How Charleston healed after Dylan Roof’s horror

‘I’ve got something to say.” That is what a black minister heard God say to him moments before the minister unexpectedly spoke to Dylann Roof, the 21-year-old white supremacist who had murdered the pastor’s wife two days earlier. At the conclusion of a midweek Bible study, Roof had opened fire as those gathered in the basement of the Emanuel African Methodist Episcopal Church in Charleston, SC, bowed their heads in prayer. Roof killed nine innocents.

The massacre took place on June 17, 2015. At a court hearing two days later, with Roof appearing via a closed-circuit television feed from jail, the judge asked the bereaved families if they had anything to say to the accused. That minister would be among a string of those who looked at Roof and uttered the unfathomable “F” word: forgive.

Forgiveness doesn’t mean nothing changed. Within a month of the shooting, the Confederate battle flag — a symbol Roof had adored — was removed from the state-capitol grounds. Walmart and Amazon stopped selling items bearing the flag. Thousands marched in a peaceful display of solidarity.

Director Brian Ivie has captured in searing detail the well of pain and faith from whence these acts of hate and forgiveness flowed. His documentary “Emanuel,” debuting June 17, provides insights into Charleston’s racial history and the prominent role of Emanuel in the South.

Thanks to assistance from basketball star Stephen Curry and other celebrities, Ivie had the resources to craft a stunning piece of filmmaking.

Ivie doesn’t sweep the religious roots of these responses under a rug but presents them with powerful frankness. To a world convinced that Christianity is either a spent force or a farce, he showcases undeniably powerful and authentic ­depictions of faith in action.

I watched an advanced screening of “Emanuel” with an audience of people from a variety of backgrounds. Afterward, it became clear that though we had watched the same film, we had seen different things.

A brief shot of a white-gloved honor guard respectfully folding the Confederate flag as it came down one final time was lost on me, but others zeroed in on it. One woman noted the importance of whites moving beyond mere ­silence on these questions. When whites don’t speak, another black woman said plaintively, “it wounds us.”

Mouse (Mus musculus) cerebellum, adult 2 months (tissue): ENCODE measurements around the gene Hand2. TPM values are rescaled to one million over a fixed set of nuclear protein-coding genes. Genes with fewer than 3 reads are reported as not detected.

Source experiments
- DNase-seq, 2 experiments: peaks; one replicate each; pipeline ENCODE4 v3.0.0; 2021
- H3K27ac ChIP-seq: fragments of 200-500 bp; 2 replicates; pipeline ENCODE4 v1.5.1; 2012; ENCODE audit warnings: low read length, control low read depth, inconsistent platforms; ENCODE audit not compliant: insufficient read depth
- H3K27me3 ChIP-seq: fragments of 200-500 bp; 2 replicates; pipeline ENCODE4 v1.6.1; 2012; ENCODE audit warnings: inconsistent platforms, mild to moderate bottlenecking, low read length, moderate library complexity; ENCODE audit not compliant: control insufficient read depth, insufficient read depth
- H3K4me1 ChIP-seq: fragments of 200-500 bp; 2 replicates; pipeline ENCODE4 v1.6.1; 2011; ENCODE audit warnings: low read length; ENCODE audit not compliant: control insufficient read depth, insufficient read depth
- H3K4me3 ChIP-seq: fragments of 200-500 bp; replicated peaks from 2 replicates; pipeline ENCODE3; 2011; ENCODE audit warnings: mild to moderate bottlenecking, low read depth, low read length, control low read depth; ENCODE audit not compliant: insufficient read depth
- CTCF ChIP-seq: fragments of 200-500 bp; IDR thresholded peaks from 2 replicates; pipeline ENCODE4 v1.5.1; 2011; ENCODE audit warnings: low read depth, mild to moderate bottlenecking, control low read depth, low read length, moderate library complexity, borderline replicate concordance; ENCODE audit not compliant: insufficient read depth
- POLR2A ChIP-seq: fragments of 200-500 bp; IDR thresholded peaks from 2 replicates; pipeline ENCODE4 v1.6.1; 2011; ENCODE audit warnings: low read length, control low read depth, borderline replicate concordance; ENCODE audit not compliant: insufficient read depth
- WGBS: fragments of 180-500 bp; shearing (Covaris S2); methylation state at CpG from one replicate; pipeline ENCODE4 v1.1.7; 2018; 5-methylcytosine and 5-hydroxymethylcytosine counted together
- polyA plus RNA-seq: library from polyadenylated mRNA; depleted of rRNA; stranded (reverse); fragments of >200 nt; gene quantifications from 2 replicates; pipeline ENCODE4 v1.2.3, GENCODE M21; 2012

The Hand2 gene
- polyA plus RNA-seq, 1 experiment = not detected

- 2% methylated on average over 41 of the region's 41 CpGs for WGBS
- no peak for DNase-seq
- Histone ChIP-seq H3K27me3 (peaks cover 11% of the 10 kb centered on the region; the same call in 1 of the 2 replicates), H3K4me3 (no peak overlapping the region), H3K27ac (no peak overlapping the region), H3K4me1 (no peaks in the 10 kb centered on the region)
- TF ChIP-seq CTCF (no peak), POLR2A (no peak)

Healing those wounds will ­require facing unpleasant parts of our history that have been hidden or warped into causes for celebration. I remember my sad surprise upon reading about the 2018 opening of the National Memorial for Peace and Justice in Montgomery, Ala. It commemorates the victims of lynchings, and its companion ­museum catalogued hundreds of lynching sites, with soil from each location stored in a glass jar.

I was shocked to see dirt from Cass County, Texas, where I spent my childhood, featured in a New York Times photograph. When I was growing up, lynchings were never spoken of, at least not within range of my white ears. Later, I learned that Cass County became Davis County in 1861 — to honor Confederate President Jefferson Davis — before reverting back in 1871.

Though the capital of the Confederacy eventually moved to Richmond, Jefferson Davis first governed from Montgomery. His residence there is remembered as the First White House of the Confederacy and is maintained “as it appeared in the spring of Southern independence in 1861.” A brass plaque on the steps of the Alabama state capitol marks where Davis took the oath of office.

Not far from that marker is the Foundation for Moral Law, founded in 2002 by Roy Moore — he of 5,000-pound granite Ten Commandments and a famously failed run for the Senate. The foundation is located in an 1856 building built by a bank that, as the foundation notes, “generously supported the Confederacy.” In 2010 the building was used to host a celebration of Alabama’s secession, a move that probably came as no surprise to those familiar with Moore’s neo-Confederate ties.

“Emanuel” is the story of an ­extreme conversation between Roof, a white man radicalized with the help of such Confederate symbolism, and an African-American community that responded with faith despite great pain. But forgiveness is a pathway to healing — not a license to forget. While the story of the Emanuel nine shouldn’t be the end of our conversations, this film is a powerful start.

John Murdock is an attorney and writer with roots in Texas. Adapted from First Things.

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